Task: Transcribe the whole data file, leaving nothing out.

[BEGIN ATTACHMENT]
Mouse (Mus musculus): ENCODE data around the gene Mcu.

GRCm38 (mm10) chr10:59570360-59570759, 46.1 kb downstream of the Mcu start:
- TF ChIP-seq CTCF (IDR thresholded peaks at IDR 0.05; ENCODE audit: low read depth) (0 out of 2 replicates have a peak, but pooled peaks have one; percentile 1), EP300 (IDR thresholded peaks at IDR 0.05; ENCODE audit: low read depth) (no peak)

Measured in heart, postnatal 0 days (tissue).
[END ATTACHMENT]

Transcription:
Mouse (Mus musculus): ENCODE data around the gene Mcu.

GRCm38 (mm10) chr10:59570360-59570759, 46.1 kb downstream of the Mcu start:
- TF ChIP-seq CTCF (IDR thresholded peaks at IDR 0.05; ENCODE audit: low read depth) (0 out of 2 replicates have a peak, but pooled peaks have one; percentile 1), EP300 (IDR thresholded peaks at IDR 0.05; ENCODE audit: low read depth) (no peak)

Measured in heart, postnatal 0 days (tissue).